A telecoms mast
The liberalisation of the Nigerian telecommunications sector almost two decades ago, catalysed and opened up the sector to local and foreign direct investment (FDI) estimated at over $68 billion as at November 2016.
The sector is currently considered a key contributor to economic growth and one that can help lift Nigeria out of recession; created approximately over 2.5 million jobs over the past 10 years, with its impact reaching across all industries.
Until June 2016, the telecoms sector was growing rapidly and comprised 9.8% of Nigeria’s GDP but this growth has now stalled, with the sector at a strategic crossroads.
However, experts in the industry believe that several factors have converged simultaneously, which could materially impact the industry and undermine its potential to drive economic growth and stimulate the Nigerian economy as a whole hence reforms and new policy directions are needed.
The weak Naira, the experts pointed out, has made the importation of much needed telecom equipment into the country difficult, and the upgrading of towers and service capacity expansion too expensive to conduct on a large scale.
Operators are now either deferring or delaying upgrades or expansion of their networks and customers are starting to feel the impact.Lending his voice to the calls for the review of certain policies in the industry, Engineer Gbenga Adeabyo, chairman of the Association of Licensed Telecommunications of Nigeria (ALTON), cited the Abuja masterplan as not giving room for deployment of telecommunications base stations.
He said the situation is capable of impacting signal quality, increase in incidences of dropped calls, and overall customer service quality decline.Engr. Adeabyo holds the view Nigerian consumers have every right to demand more and should never have to settle for poor network quality or services.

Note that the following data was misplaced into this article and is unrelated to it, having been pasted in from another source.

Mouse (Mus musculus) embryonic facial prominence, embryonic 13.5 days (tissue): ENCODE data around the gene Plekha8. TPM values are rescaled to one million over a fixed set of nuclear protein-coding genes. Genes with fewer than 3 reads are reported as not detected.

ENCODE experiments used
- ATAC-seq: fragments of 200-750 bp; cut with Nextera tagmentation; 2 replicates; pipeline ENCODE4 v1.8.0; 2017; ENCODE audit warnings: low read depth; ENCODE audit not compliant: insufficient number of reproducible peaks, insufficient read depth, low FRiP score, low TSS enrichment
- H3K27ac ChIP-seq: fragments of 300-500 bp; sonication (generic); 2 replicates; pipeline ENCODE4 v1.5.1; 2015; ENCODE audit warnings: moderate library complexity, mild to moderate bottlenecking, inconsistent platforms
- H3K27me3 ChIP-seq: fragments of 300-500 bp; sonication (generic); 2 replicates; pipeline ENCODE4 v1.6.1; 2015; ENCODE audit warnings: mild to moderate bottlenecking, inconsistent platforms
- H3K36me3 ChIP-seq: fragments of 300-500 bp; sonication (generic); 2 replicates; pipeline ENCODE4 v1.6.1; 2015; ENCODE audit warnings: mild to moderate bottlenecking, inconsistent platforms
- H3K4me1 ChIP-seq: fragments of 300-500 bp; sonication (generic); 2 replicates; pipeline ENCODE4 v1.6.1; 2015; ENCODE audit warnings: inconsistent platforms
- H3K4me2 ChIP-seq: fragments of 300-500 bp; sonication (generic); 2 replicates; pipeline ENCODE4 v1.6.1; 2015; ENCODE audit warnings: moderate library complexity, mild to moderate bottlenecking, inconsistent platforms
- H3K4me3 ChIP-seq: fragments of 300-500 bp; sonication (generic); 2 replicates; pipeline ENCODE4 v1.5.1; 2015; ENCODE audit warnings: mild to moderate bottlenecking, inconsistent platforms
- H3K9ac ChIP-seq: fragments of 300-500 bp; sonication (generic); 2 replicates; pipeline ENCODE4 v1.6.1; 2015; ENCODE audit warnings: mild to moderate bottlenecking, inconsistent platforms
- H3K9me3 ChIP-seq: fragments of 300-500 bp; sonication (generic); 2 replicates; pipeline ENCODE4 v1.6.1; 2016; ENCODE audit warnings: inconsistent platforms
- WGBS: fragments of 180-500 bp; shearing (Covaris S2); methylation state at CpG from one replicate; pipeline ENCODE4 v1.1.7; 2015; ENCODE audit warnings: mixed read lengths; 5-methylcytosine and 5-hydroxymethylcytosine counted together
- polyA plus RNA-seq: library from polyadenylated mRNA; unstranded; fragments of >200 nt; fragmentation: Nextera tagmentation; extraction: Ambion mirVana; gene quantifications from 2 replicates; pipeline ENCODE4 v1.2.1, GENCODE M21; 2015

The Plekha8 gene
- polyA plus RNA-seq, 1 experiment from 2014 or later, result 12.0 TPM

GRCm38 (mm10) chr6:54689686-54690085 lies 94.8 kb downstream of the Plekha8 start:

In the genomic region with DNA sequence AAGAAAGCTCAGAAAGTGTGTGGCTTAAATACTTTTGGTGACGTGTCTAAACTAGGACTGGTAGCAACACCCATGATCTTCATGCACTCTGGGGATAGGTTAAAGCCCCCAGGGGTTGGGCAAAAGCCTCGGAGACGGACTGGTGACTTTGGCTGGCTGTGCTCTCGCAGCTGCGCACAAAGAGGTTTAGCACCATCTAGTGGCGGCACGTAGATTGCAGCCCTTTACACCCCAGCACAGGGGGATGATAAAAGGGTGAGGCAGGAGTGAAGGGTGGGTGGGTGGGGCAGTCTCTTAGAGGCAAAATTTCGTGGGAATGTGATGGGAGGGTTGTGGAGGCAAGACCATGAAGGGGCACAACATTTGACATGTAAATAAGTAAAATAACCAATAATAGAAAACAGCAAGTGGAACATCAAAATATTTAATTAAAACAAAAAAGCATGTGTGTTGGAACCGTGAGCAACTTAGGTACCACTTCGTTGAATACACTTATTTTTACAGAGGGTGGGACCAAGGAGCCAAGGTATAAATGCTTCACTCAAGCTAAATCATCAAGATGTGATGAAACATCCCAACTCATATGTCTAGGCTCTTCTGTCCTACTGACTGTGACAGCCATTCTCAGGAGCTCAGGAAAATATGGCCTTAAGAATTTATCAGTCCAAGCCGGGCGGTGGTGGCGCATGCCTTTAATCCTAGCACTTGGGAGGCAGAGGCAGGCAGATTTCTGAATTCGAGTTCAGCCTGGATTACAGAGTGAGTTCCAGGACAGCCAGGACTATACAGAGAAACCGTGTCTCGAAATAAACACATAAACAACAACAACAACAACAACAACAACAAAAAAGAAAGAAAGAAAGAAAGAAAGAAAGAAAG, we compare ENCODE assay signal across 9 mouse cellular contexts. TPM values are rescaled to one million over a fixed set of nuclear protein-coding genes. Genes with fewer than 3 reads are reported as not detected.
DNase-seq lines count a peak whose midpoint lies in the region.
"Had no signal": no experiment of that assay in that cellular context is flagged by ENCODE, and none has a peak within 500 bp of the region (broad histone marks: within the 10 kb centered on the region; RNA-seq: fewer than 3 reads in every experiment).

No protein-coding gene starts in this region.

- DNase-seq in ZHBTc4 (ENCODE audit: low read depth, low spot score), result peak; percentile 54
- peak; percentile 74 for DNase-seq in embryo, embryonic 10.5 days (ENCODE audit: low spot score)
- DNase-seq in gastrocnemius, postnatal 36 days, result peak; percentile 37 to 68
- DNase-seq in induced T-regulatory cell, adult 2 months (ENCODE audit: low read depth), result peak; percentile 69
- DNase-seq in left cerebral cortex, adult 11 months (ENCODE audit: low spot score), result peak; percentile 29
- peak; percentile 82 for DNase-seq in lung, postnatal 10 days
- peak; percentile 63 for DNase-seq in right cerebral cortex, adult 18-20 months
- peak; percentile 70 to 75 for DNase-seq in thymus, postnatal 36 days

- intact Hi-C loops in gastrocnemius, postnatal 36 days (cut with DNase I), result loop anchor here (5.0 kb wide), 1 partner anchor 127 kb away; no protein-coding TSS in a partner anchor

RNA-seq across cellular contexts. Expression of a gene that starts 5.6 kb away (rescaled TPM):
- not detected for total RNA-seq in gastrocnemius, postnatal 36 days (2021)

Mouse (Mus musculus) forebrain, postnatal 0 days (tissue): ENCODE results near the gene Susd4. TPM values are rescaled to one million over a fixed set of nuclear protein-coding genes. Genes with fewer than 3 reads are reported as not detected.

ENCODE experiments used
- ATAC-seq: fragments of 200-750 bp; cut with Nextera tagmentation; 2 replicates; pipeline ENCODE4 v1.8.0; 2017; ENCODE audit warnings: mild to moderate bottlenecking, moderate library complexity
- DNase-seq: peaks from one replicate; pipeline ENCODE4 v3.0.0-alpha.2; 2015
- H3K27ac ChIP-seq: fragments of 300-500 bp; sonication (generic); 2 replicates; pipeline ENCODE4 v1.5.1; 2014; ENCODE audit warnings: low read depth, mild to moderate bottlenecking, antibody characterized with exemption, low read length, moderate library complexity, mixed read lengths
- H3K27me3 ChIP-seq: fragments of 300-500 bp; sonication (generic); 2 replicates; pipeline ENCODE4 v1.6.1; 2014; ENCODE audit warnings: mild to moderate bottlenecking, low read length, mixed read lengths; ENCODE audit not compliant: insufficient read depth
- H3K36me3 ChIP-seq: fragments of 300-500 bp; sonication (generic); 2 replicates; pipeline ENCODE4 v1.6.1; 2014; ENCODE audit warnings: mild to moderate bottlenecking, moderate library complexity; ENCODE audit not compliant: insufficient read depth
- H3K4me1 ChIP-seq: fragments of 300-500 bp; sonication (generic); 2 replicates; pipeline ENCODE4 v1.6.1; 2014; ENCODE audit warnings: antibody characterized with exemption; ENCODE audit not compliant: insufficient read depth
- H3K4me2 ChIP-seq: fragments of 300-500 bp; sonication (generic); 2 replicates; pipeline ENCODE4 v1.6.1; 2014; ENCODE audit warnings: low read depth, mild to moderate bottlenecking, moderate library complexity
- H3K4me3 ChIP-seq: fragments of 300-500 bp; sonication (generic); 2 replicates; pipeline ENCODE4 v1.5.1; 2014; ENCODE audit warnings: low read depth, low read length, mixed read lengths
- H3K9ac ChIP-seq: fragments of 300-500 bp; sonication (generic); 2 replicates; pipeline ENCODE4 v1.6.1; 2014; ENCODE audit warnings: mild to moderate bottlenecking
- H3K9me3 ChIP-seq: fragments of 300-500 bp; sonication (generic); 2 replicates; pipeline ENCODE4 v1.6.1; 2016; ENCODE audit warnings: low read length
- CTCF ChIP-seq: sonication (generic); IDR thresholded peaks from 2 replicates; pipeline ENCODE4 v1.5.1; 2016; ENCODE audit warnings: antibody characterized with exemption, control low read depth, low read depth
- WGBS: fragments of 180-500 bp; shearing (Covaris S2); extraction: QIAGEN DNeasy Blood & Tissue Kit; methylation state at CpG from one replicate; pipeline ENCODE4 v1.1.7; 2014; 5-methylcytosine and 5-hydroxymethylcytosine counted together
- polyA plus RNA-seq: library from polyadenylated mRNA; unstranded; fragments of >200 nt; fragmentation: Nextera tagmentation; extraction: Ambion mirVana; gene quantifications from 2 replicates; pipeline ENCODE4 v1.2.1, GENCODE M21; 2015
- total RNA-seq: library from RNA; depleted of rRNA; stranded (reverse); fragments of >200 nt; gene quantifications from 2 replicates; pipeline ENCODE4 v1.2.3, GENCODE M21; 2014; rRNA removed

Mr Olusola Teniola, president of the Association of Telecommunications Companies of Nigeria (ATCON), told Nigeria CommunicationsWeek, “A drastic change is required in the manner the industry is regulated by NCC and as the CJN recently noted, the Nigerian Communications Act 2003 is now outdated and needs immediate review to encompass latest regulatory thinking on matters that properly addresses the data centric world that we find ourselves in and propagates a converged regulatory environment focused on latest technological themes and not just on how voice calls are meant to be regulated”.
To further compound matters for operators, consumers continue to move away from legacy voice services and are switching to data bundle packs, which allows them use over the top (OTT) service providers such as WhatsApp, Skype and Facebook to make phone calls inexpensively over broadband connectivity not minding the often poor quality of these services.
While it’s clear that the simple solution to addressing this trend is massive investment into telecom tower network densification, as new 3G and 4G technologies are rolled out, these network upgrades can only be done if there is adequate financing and a suitable business case.